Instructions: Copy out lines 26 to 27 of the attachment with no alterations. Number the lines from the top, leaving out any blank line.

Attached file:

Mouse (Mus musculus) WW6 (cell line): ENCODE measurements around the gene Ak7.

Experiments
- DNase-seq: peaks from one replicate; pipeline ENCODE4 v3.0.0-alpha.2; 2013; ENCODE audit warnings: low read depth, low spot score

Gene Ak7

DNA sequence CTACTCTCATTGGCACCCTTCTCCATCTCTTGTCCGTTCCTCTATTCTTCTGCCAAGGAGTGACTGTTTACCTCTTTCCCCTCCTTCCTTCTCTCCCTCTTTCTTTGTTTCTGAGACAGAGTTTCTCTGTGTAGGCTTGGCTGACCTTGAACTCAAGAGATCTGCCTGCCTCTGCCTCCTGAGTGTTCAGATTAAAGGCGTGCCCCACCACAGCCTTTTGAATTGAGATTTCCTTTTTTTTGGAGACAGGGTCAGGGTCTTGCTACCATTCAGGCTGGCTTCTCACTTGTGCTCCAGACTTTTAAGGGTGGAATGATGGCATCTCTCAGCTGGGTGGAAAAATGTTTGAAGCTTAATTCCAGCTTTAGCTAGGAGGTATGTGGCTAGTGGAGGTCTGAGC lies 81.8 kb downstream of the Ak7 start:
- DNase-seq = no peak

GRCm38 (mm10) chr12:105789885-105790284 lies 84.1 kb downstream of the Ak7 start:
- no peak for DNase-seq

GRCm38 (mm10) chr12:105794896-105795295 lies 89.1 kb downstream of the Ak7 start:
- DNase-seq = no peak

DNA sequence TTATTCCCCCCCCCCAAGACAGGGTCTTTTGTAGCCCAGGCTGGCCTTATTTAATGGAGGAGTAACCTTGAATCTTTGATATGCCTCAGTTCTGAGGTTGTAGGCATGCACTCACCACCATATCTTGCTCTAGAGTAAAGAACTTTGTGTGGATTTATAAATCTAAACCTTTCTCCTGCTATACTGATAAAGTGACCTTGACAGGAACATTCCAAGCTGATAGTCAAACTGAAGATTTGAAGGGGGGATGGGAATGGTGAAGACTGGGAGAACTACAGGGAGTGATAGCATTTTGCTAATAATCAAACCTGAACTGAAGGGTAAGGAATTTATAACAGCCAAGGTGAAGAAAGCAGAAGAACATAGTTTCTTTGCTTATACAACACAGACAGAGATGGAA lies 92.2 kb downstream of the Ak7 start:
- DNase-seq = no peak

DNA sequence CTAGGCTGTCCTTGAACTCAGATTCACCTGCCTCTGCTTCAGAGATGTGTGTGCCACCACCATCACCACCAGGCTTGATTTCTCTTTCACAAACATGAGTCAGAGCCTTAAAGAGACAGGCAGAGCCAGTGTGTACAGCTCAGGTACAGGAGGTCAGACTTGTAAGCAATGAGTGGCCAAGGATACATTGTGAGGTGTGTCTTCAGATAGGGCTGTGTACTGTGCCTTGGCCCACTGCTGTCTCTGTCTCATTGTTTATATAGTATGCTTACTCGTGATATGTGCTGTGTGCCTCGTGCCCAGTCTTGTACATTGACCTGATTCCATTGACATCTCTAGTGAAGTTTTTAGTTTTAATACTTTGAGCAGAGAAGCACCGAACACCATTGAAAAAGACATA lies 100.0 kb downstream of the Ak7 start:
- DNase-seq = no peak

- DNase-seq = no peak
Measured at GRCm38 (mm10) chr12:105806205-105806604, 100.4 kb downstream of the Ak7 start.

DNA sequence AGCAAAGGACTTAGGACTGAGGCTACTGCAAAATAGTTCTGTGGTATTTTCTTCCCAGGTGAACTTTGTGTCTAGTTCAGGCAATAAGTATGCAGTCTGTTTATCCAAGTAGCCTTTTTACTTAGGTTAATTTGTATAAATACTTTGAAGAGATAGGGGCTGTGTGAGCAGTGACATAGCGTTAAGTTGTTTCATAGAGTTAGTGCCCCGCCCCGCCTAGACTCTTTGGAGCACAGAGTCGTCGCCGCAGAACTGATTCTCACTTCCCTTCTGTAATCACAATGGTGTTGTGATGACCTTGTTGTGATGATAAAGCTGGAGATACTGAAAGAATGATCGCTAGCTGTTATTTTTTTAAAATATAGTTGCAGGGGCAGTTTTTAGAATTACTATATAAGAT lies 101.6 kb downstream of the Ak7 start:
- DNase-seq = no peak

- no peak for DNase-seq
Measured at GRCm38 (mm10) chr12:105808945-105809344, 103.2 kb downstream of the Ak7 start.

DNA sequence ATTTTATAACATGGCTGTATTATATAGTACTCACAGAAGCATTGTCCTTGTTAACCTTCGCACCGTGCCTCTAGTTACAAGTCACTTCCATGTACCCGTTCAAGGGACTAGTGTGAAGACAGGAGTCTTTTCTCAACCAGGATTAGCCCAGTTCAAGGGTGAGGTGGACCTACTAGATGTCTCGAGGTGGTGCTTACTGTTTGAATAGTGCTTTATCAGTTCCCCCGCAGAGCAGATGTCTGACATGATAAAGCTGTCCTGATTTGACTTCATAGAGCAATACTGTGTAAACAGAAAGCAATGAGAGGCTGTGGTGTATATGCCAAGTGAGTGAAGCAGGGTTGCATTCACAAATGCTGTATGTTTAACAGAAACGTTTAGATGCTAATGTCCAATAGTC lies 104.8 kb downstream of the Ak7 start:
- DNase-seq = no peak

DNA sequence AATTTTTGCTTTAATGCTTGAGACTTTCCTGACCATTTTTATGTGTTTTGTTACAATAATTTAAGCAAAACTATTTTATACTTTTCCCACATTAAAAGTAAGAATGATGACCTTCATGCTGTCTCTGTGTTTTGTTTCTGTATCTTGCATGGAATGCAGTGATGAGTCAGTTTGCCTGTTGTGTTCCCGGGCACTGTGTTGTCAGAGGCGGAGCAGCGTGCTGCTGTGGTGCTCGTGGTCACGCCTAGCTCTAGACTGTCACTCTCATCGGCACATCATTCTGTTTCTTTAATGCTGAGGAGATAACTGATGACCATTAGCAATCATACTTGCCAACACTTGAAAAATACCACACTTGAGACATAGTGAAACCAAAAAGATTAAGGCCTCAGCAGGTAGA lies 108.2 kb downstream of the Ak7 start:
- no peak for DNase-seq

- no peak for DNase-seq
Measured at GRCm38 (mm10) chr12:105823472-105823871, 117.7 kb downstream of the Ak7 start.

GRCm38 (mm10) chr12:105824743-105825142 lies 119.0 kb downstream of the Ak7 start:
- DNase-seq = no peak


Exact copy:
Measured at GRCm38 (mm10) chr12:105823472-105823871, 117.7 kb downstream of the Ak7 start.

GRCm38 (mm10) chr12:105824743-105825142 lies 119.0 kb downstream of the Ak7 start: